One other thing that is quite clear is that music, dance, and the visual arts continue to flourish. We saw performances from young students (aged 8 to 14) at the Benny More School for the Arts, a modern dance troupe that incorporated hip-hop with more classical Cuban styles, and stunning art work from a special co-op that specialized in lithographs to paintings at the Free Enterprise Artisan Market in Havana.

The presence of the Russians is almost completely gone. In the 1960s thru the 1980s Cuban children learned Russian starting in elementary school. Today they learn English. Vladimir Putin made the Cubans build a Russian Orthodox Church (allegedly because there was a Greek Orthodox one), which we were told mainly serves as a place for middle-aged men to meet and practice their Russian. There are still examples of Soviet-style housing stock, but mainly they are on the outskirts of Havana.

Cubans remain proud of their revolutions. Jose Marti is still the national hero and the Cuban-Spanish American War remains an important milestone in Cuban history. The 1959 revolution is very visible with slogans on billboards and signs throughout the country and even in the agricultural markets we visited. Che Guevara’s face is everywhere, even more ubiquitous than the song, Guantanamera, and much more seen than Fidel’s face. Che has a major monument and mausoleum in Santa Clara, site of his famous victory over Fulgencio Batista’s forces. Bullet holes are still visible in the building where the government forces were stationed. Batista, the strongman the Castro revolution toppled, is still reviled. Cubans also take great pride in their health care system, although one person told us that who you know is still important for obtaining emergency treatments.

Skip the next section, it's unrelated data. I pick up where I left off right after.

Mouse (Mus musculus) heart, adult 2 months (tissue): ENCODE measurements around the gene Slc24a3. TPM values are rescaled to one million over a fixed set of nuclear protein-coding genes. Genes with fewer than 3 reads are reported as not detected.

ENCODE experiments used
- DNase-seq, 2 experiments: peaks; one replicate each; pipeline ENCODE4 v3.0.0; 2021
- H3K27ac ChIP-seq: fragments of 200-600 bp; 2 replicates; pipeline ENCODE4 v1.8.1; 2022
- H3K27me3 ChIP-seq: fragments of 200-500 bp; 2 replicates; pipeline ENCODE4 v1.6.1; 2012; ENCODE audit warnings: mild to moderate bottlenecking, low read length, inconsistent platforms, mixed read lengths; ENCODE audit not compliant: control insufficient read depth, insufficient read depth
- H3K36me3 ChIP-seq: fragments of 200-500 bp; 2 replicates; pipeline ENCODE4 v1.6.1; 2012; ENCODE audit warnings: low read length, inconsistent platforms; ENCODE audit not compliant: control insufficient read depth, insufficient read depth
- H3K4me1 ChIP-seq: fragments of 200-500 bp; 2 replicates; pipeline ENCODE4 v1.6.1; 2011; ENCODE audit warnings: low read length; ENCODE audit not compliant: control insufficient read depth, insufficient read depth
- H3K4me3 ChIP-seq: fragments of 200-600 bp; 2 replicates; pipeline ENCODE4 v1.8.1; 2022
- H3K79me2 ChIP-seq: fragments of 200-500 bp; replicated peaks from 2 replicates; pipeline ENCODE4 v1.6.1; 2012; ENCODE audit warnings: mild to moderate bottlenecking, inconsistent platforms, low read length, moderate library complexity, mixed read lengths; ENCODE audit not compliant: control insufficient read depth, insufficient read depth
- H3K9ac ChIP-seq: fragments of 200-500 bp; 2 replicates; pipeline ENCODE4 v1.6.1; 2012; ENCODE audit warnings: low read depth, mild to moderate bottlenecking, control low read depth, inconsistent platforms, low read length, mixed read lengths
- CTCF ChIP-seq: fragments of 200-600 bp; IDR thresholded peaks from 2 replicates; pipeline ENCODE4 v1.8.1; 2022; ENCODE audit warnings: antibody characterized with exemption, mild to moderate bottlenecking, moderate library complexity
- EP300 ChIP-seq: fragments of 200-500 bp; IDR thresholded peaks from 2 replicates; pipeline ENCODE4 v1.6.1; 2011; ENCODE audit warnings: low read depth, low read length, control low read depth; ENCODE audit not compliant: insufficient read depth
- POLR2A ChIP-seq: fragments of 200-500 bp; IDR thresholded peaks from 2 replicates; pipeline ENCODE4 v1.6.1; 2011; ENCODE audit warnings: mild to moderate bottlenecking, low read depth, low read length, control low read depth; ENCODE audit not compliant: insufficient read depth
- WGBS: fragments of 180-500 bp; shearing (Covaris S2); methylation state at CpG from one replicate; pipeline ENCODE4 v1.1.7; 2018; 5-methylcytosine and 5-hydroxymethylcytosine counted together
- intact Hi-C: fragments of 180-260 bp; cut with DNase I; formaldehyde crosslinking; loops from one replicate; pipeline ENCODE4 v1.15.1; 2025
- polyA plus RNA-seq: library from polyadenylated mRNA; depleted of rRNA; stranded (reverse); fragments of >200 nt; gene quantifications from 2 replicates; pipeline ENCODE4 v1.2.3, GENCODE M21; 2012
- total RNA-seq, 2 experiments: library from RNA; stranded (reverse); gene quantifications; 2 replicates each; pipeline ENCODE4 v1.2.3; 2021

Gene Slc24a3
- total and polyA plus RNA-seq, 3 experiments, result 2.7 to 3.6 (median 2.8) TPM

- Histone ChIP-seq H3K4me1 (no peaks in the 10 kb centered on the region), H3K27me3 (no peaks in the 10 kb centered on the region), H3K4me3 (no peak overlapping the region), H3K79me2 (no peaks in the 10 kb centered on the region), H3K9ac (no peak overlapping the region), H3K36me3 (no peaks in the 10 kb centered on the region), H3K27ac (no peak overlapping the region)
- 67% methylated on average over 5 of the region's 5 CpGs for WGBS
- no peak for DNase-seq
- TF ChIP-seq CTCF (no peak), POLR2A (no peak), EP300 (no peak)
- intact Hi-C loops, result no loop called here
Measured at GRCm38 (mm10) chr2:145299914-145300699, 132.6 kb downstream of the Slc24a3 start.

Political reform, however, seems daunting. Raul Castro has announced that he will step down as president when his current term ends in 2018. His expected replacement is Miguel Diaz-Canel, the current vice president and a 12-year veteran of the Politburo of the Communist Party. He would be Cuba’s first leader born after the revolution took power.

Again, there is great anticipation of societal change. American banks will soon arrive so that U.S. tourists can use credit cards (alas, our trip was all cash). Airlines and hotel chains are chomping at the bit. I asked one of our lecturers how Havana could avoid a future like many other harbor cities, now filled with multi-million-dollar condominiums on the water. He assured me that public spaces would be given precedence, but it seems the lure of capitalism might squash these plans.

The Cubans are wary of going down the road of post-Soviet Russia and the economic problems created there. The China model might also appear attractive, but that is also fraught with problems, as Evan Osnos has described in his award- winning book on China.

So I came back convinced of the truth of our local tour guide’s favorite admonition that things in Cuba are muy complicado. On the other hand, the joy of cruising down the Malecon at night in a 1954 Chevy convertible is hard to beat!

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Howard J. Silver

Howard J. Silver served as the executive director of the Consortium of Social Science Associations (COSSA) in Washington, DC, from 1988 to 2013. He has testified before Congress, spoken on federal funding of science at many professional meetings, and written extensively on executive-legislative relations, the federal budget process, and science policy as it affects the social and behavioral sciences.

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Lydia Walter

thanks Howard. I will print this so I can remember what we saw, heard and did on the trip. Very well done.
Time to come visit with Marilyn. 703 850 6661.